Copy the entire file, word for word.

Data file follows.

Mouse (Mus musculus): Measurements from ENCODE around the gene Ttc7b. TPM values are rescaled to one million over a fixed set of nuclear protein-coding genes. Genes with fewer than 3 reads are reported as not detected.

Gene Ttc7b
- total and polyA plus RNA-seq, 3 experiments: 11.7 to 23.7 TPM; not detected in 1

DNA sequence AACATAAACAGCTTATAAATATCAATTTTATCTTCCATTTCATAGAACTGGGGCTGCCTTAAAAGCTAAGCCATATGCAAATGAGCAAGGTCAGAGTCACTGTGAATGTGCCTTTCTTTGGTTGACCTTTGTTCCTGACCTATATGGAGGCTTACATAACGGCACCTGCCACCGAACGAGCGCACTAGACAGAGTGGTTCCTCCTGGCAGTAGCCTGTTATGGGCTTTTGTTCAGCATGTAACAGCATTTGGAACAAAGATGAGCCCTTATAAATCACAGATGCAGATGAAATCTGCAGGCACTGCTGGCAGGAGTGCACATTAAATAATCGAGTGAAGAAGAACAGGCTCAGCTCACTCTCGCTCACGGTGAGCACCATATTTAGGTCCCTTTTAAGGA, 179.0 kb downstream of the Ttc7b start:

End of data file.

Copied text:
Mouse (Mus musculus): Measurements from ENCODE around the gene Ttc7b. TPM values are rescaled to one million over a fixed set of nuclear protein-coding genes. Genes with fewer than 3 reads are reported as not detected.

Gene Ttc7b
- total and polyA plus RNA-seq, 3 experiments: 11.7 to 23.7 TPM; not detected in 1

DNA sequence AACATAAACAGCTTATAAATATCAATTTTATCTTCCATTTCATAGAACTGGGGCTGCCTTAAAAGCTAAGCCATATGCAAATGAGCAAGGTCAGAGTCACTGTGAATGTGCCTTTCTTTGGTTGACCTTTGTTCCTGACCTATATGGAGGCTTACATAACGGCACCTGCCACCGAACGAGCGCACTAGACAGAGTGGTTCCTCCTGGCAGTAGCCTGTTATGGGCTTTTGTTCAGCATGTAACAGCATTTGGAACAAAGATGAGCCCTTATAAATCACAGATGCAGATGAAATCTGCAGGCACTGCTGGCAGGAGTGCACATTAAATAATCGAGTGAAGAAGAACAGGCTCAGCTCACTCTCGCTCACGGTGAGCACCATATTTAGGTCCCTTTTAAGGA, 179.0 kb downstream of the Ttc7b start: